The NAACP Legal Defense and Education Fund filed a federal lawsuit in Little Rock today that says the method of electing judges to the Arkansas Court of Appeals and Arkansas Supreme Court discriminates against black voters.
The Arkansas Supreme Court has seven members elected statewide. The Court of Appeals has 12 judges, with 10 elected from five two-judge districts and two single-member districts. No black person has ever been elected to the Supreme Court, though some have served by appointments. The Court of Appeals has one black judge, Waymond Brown in District 7, a one-judge district drawn with a high percentage of minority voters.
A Defense Fund release says the election processes have “denied black voters an equal opportunity to participate in the political process and elect candidates of their choice, in violation of Section 2 of the Voting Rights Act.” The population of Arkansas is about 16 percent black, a bit more than one-seventh of the total.
The plaintiffs are retired Circuit Judge Marion Humphrey of Little Rock, retired Court of Appeals Judge Olly Neal of Marianna, Ryan Davis of Little Rock, a director of a UA Little Rock program for children, and two organizations dedicated to racial justice, the Christian Ministerial Alliance and Arkansas Community Institute.
Arkie Byrd of Little Rock and Shearman and Sterling, a global law firm based in New York, are the plaintiffs’ lawyers.
Natasha Merle, senior counsel at the Defense Fund, says the method of election dilutes black votes. Said the release:
Black residents comprise nearly 16 percent of Arkansas’ population, are geographically concentrated within the state, and consistently vote together in contested elections. But the methods for electing judges to the state’s two highest courts deprive Black voters from a fair opportunity to elect their candidates of choice. As a result, no Black candidate has ever been elected to the Arkansas Supreme Court.
“This case is about finally providing an opportunity for Black voters in Arkansas to elect our preferred judges,” said Marion Humphrey, a Plaintiff in the lawsuit. “We simply have not had that opportunity and changes to the process of electing the state’s highest judges will contribute significantly to providing justice and fairness under the law.”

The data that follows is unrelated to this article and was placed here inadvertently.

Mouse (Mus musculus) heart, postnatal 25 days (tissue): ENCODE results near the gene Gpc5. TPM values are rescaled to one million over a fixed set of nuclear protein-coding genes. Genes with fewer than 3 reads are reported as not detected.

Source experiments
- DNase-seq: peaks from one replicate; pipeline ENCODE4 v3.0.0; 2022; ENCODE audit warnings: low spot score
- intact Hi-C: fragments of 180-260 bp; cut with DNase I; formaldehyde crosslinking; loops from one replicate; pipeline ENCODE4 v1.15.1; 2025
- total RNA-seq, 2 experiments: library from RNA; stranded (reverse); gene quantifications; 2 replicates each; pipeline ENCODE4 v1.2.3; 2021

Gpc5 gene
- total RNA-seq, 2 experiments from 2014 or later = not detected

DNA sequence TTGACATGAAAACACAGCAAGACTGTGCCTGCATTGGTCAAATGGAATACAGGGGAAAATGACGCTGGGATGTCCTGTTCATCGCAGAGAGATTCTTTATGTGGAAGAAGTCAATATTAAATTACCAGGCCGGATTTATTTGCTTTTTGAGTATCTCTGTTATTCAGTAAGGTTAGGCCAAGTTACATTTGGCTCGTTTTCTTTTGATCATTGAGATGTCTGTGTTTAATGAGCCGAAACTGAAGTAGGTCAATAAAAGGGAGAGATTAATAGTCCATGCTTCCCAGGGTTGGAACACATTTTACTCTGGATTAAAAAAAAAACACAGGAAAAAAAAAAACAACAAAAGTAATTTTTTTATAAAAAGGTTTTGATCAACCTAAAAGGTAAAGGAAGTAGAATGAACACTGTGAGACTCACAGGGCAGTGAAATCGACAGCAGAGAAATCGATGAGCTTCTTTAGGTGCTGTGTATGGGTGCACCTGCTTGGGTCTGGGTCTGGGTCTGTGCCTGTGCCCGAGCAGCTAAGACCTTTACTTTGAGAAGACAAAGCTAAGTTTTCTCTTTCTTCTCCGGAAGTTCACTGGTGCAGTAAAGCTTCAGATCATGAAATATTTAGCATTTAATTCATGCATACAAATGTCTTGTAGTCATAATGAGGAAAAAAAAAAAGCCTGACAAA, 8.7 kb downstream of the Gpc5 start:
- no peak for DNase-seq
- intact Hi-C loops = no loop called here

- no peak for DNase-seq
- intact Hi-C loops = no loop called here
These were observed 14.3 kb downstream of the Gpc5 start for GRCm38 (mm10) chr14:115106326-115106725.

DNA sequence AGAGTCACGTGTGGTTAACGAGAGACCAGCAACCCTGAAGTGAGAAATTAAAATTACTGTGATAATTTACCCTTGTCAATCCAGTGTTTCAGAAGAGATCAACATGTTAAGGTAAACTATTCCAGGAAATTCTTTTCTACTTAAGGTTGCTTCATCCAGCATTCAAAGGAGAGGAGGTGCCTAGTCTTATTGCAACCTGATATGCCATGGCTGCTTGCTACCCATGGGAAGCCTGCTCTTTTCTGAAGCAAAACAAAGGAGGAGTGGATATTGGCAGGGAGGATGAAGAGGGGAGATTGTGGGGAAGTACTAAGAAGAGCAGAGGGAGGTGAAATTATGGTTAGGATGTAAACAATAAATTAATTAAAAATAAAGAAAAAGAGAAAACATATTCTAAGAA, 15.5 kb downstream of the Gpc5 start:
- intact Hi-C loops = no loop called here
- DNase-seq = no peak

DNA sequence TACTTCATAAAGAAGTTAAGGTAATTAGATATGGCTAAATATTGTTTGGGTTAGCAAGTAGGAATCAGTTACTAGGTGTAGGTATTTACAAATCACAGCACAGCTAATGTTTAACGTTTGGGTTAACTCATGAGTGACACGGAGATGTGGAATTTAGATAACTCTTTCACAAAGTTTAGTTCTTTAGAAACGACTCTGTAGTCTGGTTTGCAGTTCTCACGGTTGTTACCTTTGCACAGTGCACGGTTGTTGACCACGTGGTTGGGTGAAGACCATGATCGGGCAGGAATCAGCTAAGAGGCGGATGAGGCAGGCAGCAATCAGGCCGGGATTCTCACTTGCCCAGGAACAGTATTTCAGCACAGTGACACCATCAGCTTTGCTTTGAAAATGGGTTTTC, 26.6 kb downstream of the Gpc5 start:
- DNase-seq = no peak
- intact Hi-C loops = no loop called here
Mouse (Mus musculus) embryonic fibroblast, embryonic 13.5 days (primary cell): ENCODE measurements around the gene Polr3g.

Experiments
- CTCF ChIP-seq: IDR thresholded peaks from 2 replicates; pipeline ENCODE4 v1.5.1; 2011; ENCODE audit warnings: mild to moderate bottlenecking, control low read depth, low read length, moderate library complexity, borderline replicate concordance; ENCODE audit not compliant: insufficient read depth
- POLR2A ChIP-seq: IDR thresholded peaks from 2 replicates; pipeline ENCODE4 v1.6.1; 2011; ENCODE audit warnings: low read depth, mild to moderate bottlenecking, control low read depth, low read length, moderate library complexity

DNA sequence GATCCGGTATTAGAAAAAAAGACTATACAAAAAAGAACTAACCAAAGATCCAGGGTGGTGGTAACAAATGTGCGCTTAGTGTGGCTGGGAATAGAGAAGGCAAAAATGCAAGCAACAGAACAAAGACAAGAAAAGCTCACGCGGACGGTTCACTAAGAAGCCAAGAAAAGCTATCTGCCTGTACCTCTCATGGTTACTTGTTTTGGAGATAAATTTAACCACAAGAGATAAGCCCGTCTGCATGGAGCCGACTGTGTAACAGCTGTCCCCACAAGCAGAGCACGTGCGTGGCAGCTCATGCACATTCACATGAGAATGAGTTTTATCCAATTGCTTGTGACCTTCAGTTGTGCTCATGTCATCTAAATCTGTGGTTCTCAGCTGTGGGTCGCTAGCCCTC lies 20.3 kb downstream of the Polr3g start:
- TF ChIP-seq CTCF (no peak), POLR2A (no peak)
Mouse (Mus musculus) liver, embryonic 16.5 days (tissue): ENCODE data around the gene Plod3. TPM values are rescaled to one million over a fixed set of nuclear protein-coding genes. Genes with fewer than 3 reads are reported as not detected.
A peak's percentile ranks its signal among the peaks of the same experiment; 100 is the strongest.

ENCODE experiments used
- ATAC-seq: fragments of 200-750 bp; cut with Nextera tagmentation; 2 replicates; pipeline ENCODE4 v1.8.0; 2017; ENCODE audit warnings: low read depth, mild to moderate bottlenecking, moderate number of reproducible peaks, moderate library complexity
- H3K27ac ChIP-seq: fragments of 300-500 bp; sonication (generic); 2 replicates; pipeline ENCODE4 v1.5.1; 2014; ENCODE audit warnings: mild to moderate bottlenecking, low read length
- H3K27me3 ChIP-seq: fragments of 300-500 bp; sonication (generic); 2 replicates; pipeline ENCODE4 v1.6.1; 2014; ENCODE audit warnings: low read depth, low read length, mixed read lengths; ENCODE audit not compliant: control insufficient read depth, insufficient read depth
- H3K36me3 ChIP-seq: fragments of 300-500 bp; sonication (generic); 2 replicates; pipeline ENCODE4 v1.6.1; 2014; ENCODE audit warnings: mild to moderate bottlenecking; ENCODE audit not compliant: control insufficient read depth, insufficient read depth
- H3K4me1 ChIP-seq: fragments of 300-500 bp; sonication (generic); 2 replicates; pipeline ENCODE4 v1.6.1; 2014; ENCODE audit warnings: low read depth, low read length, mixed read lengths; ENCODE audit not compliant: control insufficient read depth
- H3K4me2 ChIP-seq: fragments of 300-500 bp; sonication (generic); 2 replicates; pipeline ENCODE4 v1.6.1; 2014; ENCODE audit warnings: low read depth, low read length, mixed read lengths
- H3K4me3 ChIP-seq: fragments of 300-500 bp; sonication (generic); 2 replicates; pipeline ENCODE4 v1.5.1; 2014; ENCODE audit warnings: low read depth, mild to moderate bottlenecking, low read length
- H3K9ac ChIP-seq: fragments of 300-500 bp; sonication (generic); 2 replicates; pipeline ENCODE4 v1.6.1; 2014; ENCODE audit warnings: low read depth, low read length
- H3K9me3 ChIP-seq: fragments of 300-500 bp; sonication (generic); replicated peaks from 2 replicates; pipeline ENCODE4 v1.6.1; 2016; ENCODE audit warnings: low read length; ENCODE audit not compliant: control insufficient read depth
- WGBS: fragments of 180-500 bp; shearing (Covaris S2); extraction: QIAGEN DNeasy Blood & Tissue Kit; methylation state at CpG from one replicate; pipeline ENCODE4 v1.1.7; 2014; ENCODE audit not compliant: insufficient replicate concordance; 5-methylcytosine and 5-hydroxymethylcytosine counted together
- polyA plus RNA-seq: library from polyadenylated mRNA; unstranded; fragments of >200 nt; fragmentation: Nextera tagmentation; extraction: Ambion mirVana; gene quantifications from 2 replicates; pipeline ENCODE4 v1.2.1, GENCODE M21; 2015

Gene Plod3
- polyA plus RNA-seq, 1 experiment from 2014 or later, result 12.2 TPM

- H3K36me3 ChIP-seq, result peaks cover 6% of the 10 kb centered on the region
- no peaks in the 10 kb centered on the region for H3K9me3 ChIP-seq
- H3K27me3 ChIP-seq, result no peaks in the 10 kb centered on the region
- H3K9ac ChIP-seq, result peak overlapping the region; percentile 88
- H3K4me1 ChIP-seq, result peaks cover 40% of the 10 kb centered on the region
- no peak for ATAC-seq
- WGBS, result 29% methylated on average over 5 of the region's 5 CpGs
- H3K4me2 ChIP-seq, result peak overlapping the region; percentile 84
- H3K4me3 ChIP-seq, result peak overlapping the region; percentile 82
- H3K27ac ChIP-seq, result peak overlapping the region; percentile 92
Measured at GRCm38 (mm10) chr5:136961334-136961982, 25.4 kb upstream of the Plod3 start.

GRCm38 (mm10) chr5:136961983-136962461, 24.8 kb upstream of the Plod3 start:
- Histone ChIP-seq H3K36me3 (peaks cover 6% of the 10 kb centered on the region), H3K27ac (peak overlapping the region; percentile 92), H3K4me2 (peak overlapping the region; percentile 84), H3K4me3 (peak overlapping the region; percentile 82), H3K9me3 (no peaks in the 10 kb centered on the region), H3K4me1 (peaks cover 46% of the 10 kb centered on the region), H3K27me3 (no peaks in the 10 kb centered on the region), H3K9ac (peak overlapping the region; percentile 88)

LDF has for decades advocated on behalf of Black voters in Arkansas. In the 1990s, LDF successfully challenged Arkansas’s method of election for trial court judges in Hunt v. Arkansas. That case resulted in the creation of fair electoral methods for trial court judges. It also led to the election of eight Black trial level judges. In 2017, LDF won a similar lawsuit against Louisiana state officials, where an at-large voting model has prevented Black voters from having a fair opportunity to elect candidates of their choice to a state court.
Read the full complaint here.
The Court of Appeals was established in 1978 after adoption of a constitutional amendment. It originally had six judges and has been doubled since. A 2003 law established the seven districts. The Supreme Court had three justices when established by the 1874 Constitution, but has grown with the state’s population, reaching seven in 1927.
A touch of irony: A number of people in the state have chafed at the terms of the Hunt decree that opened the door to election of more black judges. There’s been talk, but no action, of someone going to court to seek to have the Hunt decree no longer operative. The theory is that the world, according to some recent U.S. Supreme Court law, is “post-racial” and affirmative steps taken in support of equalizing opportunity for blacks amount to reverse racial discrimination. There’s a strong thread of this in school law today, with, for example, the state of Arkansas arguing in court that segregation may no longer be considered in school assignment.
I’ve asked the attorney general for comment. That office will defend existing Arkansas law. (Presumably.)
UPDATE from her office:
The Attorney General is reviewing the complaint and considering next steps.